I've just made it through my first 2 weeks of outpatient medicine and it's been quite an interesting ride thus far! I'm working at a community clinic in MD that serves the uninsured, low-income population. The patients have to pay a copay for each visit, then get a discounted rate for bloodwork and other testing. I would say almost all of the patients I have seen thus far were born outside of the US and English is not their first language. I've treated people from Iran, Sierra Leone, Mexico, Guyana, Nigeria, Cameroon, India, Pakistan, and many many more. (I try to make it a point to ask each patient where they are originally from) I've seen things I probably would not have seen in a family practice/internal medicine practice seeing all insured patients. For instance we had a patient walk in with a blood pressure in the range of 200/120 who had not been on high blood pressure meds for several months. I've had more than one patient who had an initial hemoglobin A1C of >12% (normal being less than 6%). It's also great because my preceptor LOVES to teach and he tries to give me at least one lecture a day on something ranging from reading EKGs (and what abnormal findings indicate) to the workup of a thyroid nodule. Despite all this interesting stuff, there are downsides - like the fact that most of my patients don't speak the best English making getting a reliable history out of them difficult. Also many have little medical knowledge (or what medical knowledge they have is more of a cultural belief regarding certain diseases such as diabetes and high blood pressure) making their compliance to medications and diet/exercise recommendations less than ideal. I can't tell you how many times I've sat with patients for an extra 10 minutes explaining what medications are their BP medicines vs their "sugar" medicines vs their cholesterol meds. But, despite the negatives, at the end of the encounter - no matter how frustrating or time-consuming, the patients are sooo grateful to be seen and treated. I've had many patients thank me profusely for doing something that many of us with easy access to medical care can take for granted. They appreciate the time spent explaining things and truly listening to them.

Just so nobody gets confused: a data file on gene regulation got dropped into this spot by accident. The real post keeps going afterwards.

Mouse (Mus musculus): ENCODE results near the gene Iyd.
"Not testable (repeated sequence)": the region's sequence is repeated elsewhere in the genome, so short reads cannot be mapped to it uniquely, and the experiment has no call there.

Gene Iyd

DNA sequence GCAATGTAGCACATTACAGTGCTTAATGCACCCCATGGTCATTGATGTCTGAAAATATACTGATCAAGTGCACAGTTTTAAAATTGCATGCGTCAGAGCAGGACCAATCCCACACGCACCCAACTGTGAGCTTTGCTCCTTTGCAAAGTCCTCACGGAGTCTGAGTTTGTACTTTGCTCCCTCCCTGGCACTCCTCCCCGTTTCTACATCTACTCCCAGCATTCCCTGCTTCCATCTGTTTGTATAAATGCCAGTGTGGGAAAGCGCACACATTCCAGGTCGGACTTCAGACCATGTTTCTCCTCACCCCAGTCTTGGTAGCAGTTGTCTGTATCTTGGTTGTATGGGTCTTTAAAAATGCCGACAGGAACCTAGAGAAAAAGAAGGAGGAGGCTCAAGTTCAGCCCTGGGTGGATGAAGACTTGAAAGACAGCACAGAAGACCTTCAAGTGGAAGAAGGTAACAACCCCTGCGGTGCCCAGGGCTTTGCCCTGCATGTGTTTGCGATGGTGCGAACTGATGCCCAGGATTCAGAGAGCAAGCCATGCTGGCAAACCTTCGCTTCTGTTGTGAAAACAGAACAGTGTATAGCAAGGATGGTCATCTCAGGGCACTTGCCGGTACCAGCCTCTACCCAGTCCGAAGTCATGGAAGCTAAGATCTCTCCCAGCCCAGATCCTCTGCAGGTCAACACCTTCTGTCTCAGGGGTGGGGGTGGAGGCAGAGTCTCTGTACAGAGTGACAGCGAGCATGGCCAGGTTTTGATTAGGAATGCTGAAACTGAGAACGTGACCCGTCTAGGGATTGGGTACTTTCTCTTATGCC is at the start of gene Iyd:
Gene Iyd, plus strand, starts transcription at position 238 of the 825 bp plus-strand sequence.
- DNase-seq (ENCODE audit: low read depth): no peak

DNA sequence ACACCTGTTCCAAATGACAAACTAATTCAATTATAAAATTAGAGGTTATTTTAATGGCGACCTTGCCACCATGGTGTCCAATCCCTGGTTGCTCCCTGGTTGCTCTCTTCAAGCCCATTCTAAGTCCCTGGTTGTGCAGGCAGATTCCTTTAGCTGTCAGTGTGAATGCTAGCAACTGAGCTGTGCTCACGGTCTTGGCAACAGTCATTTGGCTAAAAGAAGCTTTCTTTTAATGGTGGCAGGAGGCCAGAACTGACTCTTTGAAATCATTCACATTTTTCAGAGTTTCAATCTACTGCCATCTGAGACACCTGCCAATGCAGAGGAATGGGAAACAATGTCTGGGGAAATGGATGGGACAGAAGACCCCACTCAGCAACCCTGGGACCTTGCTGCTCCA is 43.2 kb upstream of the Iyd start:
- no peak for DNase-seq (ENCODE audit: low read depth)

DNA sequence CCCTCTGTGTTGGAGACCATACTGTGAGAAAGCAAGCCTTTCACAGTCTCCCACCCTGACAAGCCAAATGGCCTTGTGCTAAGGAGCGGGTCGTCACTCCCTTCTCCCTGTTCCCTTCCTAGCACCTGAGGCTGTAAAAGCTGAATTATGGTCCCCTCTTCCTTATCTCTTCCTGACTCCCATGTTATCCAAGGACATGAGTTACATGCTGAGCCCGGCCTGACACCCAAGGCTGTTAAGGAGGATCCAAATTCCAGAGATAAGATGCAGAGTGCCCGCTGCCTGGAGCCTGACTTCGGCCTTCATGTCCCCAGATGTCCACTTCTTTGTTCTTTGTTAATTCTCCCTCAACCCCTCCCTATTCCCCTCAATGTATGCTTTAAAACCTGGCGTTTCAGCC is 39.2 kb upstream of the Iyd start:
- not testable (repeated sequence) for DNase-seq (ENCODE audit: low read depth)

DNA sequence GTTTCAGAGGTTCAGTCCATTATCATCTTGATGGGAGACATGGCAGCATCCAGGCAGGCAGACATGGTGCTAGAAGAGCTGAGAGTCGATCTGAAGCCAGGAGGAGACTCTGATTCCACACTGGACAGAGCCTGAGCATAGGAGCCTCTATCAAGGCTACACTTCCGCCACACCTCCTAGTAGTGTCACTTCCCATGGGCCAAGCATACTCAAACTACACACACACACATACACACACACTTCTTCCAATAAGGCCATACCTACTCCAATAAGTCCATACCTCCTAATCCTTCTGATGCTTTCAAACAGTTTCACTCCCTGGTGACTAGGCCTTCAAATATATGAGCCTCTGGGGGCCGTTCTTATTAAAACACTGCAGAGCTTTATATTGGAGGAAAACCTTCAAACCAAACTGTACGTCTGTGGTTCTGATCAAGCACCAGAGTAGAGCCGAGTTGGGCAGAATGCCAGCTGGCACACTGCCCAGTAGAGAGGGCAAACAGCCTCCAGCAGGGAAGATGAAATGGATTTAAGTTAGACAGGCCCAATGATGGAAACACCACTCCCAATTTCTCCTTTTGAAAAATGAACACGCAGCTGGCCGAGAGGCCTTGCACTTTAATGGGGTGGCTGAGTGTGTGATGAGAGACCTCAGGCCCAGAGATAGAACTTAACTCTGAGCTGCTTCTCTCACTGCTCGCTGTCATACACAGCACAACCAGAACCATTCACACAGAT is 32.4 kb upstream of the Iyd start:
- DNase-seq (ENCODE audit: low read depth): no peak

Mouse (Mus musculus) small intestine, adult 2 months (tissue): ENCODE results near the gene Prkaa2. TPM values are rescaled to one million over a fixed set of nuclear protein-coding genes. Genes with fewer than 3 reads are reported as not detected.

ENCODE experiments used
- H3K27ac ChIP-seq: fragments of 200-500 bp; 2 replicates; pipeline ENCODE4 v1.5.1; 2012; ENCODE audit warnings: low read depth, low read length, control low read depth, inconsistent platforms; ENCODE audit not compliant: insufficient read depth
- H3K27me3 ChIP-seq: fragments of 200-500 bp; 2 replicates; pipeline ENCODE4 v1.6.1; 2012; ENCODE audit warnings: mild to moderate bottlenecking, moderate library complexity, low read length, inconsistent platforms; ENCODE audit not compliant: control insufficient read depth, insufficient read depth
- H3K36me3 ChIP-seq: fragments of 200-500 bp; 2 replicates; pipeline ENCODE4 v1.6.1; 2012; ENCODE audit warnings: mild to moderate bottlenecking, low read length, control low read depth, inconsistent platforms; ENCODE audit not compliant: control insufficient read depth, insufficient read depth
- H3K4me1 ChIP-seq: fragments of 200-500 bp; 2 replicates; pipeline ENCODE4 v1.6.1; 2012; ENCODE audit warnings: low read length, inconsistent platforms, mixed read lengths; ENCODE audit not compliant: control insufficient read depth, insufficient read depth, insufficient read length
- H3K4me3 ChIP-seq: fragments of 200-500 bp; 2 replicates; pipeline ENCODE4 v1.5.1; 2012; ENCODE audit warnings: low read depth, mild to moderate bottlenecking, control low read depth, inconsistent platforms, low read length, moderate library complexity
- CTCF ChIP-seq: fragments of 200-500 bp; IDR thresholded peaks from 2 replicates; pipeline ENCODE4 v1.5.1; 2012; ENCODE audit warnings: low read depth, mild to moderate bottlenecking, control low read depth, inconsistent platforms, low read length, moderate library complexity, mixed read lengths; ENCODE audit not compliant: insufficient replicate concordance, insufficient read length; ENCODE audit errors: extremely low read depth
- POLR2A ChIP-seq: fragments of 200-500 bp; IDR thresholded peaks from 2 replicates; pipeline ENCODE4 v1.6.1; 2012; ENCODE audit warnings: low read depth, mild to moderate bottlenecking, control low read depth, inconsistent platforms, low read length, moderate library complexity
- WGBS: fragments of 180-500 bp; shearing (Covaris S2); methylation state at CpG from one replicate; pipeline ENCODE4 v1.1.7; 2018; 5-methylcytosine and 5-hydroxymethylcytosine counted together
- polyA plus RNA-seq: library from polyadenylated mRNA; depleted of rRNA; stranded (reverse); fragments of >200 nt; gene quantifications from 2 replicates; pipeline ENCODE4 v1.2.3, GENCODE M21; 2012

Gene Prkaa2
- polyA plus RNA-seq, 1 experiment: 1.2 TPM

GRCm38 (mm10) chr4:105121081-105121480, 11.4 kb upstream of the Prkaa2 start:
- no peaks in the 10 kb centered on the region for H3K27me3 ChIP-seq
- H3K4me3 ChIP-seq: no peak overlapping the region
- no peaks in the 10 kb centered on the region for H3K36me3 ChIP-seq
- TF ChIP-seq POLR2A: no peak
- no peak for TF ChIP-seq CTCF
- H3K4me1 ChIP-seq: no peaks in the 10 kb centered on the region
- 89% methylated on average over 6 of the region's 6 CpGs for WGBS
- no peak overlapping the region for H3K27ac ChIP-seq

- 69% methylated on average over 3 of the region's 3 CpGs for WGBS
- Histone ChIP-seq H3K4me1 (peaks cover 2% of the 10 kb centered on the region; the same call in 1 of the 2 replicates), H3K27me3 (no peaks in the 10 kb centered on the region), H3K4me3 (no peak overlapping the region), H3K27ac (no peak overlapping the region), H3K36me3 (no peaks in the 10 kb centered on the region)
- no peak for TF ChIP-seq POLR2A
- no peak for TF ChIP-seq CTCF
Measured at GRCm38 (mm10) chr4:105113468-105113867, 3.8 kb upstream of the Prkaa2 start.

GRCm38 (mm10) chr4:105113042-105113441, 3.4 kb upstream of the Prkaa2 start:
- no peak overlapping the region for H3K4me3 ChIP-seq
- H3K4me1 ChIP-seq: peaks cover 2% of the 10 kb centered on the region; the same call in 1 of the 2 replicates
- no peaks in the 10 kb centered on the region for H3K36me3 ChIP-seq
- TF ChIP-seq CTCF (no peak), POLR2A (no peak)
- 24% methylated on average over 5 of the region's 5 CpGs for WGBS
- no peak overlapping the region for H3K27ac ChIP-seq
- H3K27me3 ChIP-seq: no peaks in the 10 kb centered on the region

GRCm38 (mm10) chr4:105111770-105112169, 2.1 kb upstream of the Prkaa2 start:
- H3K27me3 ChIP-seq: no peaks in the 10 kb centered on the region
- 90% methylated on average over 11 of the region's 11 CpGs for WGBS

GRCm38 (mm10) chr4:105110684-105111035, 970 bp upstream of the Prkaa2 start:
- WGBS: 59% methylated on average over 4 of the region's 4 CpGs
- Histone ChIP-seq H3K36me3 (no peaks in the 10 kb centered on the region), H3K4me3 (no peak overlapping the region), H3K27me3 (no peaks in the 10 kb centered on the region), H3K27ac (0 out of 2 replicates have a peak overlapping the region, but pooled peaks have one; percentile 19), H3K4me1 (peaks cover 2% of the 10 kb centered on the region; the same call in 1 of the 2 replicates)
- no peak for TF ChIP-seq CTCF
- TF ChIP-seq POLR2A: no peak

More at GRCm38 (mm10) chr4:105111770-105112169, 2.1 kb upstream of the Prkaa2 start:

I've made some observations through these two weeks and have some tips to share. The next time you go see your friendly physician or, better yet, PA please remember the following:
1. If you are going to the Dr to complain of a sore throat or cough, please brush your teeth! There's nothing worse than getting a noseful of stinky breath
2. Please shower within 24 hours prior to your Dr's visit - stinky patients are no fun for anyone. And on the same note - try to clean your feet - we do have to look at those too
3. If you must have your young children with you in the exam room, please don't ignore them while the scream blood murder - it makes it very difficult to hear your heart and breath sounds with a screeching toddler in the background
4. Please please please - know your medicines and what they are for - and if you don't know - ask! Telling me you take that "little green pill for cholesterol I think" does nothing to tell me what medication you are actually taking
5. If you are told at your previous visit to bring something with you (whether meds or blood sugar logs) bring it with you...we don't just tell you that you need to bring it for fun - it really is important information
6. If you have diabetes - check your blood sugars regularly...we don't tell you to do this in order to torture you - it's important that you monitor them and it is important that we know this information to keep your blood sugars controlled
7. When you are told to get labwork before returning for your next visit - get the labs done...they really are good for something, I promise!
8.. Please don't quote Dr. Oz or Oprah or Dr. Phil for that matter...I realize that all these people are probably quite knowledgeable but they don't know your case, your medical problems and are getting paid lots of money to say what they say. If you really want to treat your medical problem with their advice try to get an appointment with them, not me.
9. And finally - we like treating you and we really like it when you thank us. There is not much better than seeing a patient smile and thank you as they leave when they came into the exam room looking rather wary
*[Note - the above tips were meant to be somewhat tongue-in-cheek...no offense was meant by any of it]*